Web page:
NEWS
By Brenda J. Buote and Brenda J. Buote,SUN STAFF | November 20, 2000
Snide jokes about the boss. Cartoons containing ethnic slurs. Sexually explicit messages. Across the state, Maryland's municipalities are scrambling to let workers know their every keystroke could be monitored as the computer police nose around inboxes and peek at electronic files in search of offensive e-mail messages. "It's a public trust issue," said Steven D. Powell, director of management and budget for Carroll County. "When you're using equipment that belongs to the taxpayers, you have to be mindful that everything you do is subject to public scrutiny."
NEWS
By Michael Stroh and Michael Stroh,SUN STAFF | September 6, 2000
When Bill Clinton and his staffers vacate the White House in January, they'll leave behind a historic mess: eight years' worth of memos, snapshots and bureaucratic bric-a-brac that must be preserved for posterity by the National Archives, the government's official record keeper. And, oh yes, there's also the little matter of 40 million e-mail messages. While the Clinton administration isn't the first to have electronic mail, it's the first to amass so much of it. Recorded on thousands of magnetic computer tapes, the messages will constitute the largest single deposit of digital records in the history of the National Archives.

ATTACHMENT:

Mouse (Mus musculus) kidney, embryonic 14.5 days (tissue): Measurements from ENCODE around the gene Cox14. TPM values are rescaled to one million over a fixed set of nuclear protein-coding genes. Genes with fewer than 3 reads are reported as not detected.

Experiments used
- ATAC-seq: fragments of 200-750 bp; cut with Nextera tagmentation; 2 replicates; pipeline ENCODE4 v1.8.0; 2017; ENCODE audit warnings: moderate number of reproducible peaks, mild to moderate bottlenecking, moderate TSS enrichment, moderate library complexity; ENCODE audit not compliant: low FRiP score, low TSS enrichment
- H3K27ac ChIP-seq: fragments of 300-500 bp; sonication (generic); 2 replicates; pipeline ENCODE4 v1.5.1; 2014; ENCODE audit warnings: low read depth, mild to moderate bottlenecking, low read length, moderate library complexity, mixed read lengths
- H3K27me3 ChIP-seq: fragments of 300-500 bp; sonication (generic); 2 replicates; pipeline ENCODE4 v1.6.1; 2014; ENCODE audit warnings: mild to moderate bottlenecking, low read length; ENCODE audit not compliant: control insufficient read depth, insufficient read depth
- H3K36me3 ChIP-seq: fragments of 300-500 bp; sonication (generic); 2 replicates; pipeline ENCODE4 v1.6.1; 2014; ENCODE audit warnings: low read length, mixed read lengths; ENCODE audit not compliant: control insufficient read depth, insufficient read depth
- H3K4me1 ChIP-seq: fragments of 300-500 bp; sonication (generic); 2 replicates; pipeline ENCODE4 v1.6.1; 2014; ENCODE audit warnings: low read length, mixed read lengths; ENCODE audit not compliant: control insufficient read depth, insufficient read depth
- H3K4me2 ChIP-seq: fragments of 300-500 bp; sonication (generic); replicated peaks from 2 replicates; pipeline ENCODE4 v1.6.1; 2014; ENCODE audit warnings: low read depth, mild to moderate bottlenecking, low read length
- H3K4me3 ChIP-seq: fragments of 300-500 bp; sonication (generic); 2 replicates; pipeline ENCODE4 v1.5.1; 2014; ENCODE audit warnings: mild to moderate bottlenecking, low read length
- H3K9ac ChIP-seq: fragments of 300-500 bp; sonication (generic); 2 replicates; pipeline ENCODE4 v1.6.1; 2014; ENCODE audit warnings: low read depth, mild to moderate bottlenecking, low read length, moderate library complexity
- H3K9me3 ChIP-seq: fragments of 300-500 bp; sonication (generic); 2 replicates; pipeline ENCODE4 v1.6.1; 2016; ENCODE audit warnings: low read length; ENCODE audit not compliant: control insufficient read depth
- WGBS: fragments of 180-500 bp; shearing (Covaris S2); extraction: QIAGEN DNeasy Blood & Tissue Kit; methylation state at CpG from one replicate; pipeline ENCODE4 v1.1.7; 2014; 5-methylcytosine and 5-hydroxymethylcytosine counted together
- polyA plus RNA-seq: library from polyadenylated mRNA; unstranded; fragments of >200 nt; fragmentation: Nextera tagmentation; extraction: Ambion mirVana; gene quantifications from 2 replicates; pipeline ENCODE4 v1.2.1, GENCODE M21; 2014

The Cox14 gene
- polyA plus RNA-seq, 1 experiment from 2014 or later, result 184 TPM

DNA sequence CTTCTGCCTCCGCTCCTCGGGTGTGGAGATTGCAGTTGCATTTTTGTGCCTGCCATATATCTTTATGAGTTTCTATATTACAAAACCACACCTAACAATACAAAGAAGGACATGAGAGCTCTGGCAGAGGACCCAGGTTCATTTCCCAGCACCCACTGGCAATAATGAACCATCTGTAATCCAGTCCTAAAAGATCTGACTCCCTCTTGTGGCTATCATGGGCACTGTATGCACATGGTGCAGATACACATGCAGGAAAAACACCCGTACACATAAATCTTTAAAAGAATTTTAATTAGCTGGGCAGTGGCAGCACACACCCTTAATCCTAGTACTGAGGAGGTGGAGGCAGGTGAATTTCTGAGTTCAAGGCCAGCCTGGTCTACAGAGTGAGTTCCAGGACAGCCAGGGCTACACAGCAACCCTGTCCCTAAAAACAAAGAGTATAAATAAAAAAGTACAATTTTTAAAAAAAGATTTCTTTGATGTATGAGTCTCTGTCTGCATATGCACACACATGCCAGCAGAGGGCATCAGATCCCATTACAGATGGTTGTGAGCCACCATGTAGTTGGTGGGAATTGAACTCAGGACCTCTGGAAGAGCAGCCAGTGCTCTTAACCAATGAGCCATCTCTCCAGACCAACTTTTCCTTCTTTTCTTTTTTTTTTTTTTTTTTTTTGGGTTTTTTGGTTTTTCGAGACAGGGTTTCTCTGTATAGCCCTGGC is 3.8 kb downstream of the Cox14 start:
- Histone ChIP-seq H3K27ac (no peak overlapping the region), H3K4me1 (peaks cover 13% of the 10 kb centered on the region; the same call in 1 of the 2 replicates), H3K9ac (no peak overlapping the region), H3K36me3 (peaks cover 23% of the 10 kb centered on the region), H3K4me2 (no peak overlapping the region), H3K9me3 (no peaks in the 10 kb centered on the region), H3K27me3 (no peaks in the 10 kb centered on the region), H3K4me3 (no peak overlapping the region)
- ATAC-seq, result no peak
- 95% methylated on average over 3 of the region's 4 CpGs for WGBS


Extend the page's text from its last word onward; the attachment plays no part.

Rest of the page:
NEWS
By Kathy Lally and Kathy Lally,SUN FOREIGN STAFF | April 21, 2000
MOSCOW -- In the old Soviet days, the secret police had all the time and money they needed to read mail, tap telephones and keep track of typewriters and their owners. The Internet, bearing its huge flow of information, caught them at a moment of weakness, when government budgets were turning into a trickle too small to support expensive new eavesdropping technology. Resourceful as ever, the successors to the old KGB rose to the challenge. They decided that Internet users themselves should pay for the cost of being bugged.
ENTERTAINMENT
By Alicia C. Shepard and Alicia C. Shepard,Special to the Sun | April 19, 1999
COLLEGE PARK -- Revolutions by nature are noisy. But not this one.Quietly and without fanfare, academic life at the University of Maryland's flagship campus has changed dramatically over the past four or five years as students and faculty push the "send" button on their computers.One day last month, 36,000 messages were delivered by just one of a dozen or so university e-mail systems. Electronic mail has become as much a part of college here and at universities across the country as chalkboards and calculators.